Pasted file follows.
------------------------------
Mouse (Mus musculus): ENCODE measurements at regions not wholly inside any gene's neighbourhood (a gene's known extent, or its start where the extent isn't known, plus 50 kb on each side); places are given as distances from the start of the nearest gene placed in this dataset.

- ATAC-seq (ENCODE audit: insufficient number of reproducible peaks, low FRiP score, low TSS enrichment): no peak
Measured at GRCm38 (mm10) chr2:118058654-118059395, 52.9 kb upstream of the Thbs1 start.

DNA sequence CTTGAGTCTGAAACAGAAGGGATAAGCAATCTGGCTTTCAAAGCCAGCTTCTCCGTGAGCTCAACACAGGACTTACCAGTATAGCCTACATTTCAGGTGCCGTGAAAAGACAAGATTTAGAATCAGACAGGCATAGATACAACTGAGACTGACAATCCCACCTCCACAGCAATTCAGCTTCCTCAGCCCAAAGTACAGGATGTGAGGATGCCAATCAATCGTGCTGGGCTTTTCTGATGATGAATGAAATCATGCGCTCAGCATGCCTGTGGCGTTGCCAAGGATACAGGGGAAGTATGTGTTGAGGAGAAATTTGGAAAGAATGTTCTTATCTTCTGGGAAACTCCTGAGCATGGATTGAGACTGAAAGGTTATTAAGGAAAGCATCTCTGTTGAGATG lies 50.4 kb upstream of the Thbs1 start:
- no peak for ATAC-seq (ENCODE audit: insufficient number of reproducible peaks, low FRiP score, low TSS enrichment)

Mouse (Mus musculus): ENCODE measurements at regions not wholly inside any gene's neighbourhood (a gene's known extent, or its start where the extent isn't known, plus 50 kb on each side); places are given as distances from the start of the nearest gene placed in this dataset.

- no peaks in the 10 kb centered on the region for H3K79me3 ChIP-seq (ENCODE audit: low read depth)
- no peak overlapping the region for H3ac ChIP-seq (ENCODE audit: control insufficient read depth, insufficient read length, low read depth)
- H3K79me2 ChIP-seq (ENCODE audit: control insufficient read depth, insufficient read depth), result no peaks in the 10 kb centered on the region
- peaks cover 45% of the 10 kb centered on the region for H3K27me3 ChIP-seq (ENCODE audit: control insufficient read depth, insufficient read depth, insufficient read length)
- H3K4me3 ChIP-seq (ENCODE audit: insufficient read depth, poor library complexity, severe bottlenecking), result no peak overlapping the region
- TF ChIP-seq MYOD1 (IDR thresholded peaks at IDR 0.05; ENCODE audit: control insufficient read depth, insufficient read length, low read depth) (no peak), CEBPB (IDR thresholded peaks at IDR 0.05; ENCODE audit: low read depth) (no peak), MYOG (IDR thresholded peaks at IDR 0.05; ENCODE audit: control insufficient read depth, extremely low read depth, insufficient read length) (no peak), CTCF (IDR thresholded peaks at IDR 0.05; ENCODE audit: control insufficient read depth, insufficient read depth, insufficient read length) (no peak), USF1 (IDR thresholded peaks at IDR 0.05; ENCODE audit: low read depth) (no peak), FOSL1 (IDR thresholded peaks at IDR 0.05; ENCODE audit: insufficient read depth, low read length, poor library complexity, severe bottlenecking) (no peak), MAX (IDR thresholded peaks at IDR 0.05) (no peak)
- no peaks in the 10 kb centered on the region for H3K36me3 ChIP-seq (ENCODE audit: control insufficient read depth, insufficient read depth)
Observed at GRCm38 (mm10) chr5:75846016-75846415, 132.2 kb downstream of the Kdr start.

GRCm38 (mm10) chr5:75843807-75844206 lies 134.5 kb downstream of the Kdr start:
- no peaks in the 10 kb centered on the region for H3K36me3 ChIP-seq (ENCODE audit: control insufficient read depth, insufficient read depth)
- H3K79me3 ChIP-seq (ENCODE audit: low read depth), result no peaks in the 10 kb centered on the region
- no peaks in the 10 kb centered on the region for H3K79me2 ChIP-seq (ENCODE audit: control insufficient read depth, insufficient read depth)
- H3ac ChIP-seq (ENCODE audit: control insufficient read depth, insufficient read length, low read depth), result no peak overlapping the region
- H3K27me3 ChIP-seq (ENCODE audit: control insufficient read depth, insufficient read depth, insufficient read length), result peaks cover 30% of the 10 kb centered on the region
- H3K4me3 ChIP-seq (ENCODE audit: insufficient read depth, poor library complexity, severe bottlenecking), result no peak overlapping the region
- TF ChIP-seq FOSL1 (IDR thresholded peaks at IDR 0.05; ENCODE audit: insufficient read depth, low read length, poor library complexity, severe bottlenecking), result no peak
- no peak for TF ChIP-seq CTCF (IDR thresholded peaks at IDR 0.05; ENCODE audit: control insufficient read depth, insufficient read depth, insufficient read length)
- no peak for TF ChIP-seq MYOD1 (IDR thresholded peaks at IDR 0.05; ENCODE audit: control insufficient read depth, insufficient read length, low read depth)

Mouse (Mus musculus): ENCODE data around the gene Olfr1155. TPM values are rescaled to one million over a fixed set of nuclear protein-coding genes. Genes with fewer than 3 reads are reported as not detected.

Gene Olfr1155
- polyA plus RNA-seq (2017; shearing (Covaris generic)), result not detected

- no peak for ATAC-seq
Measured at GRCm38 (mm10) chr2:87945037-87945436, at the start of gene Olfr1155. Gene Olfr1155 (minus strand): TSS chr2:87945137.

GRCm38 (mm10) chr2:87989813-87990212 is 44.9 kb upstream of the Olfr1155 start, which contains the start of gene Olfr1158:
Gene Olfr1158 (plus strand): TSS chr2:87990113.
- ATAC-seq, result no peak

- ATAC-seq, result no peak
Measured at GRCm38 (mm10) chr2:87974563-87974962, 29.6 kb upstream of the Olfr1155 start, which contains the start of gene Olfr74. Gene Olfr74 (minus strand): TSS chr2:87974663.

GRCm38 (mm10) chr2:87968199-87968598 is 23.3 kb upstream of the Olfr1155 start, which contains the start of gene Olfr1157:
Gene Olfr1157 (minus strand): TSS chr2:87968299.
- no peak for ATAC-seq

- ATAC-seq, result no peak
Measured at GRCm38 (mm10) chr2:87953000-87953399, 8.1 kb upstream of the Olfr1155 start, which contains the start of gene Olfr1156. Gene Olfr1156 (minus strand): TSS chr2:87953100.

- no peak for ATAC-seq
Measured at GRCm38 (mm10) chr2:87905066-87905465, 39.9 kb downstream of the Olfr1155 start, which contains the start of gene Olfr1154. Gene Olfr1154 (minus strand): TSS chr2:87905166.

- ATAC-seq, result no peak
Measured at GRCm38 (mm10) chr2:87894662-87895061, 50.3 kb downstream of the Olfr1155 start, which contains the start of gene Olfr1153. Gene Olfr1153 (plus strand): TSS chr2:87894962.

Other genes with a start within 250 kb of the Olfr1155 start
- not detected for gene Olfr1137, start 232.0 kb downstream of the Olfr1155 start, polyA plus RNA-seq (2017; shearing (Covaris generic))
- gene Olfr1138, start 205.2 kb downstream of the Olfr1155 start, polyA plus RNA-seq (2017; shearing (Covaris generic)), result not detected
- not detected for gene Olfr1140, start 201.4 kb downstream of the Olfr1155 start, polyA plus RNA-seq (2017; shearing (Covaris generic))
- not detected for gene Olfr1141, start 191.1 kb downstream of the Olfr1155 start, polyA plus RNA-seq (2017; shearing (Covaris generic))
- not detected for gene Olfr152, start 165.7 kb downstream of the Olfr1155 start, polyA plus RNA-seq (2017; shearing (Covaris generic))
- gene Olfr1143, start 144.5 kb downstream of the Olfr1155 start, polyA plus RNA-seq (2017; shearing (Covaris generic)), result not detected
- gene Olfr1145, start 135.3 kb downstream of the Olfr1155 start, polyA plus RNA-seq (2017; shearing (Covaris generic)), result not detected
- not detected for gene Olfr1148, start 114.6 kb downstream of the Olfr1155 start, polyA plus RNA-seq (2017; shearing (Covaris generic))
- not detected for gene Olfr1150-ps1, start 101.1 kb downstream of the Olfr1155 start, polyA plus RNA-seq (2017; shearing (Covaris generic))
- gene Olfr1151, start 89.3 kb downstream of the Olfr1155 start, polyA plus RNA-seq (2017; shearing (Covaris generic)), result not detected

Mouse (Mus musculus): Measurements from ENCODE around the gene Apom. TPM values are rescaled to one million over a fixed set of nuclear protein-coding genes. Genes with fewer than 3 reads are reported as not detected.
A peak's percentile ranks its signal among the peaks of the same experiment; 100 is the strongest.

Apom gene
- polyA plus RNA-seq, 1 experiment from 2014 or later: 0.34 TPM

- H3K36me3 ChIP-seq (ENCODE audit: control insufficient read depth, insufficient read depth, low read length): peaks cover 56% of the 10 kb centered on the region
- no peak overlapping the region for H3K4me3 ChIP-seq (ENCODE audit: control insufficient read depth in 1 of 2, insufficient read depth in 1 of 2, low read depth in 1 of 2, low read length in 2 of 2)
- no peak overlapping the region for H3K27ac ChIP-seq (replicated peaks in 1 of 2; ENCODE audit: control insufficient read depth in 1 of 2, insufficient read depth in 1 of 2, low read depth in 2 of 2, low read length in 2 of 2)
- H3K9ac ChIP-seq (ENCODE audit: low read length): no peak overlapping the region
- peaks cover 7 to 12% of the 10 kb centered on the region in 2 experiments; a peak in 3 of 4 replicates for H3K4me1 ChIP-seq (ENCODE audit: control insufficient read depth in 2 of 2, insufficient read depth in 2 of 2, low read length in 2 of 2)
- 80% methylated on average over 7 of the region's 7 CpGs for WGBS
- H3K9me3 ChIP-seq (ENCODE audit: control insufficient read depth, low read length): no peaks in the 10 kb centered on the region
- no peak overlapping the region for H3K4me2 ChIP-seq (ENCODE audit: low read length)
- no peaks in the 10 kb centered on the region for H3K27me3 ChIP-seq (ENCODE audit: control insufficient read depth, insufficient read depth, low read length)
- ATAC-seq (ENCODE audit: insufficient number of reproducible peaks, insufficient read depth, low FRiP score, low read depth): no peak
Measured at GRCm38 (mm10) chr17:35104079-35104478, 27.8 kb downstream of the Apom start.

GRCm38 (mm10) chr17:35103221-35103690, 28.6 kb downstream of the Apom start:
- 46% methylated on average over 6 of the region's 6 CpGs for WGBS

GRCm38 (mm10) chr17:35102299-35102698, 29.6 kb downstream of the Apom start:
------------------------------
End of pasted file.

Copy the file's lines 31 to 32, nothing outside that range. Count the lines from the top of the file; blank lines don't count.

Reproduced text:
Gene Olfr1158 (plus strand): TSS chr2:87990113.
- ATAC-seq, result no peak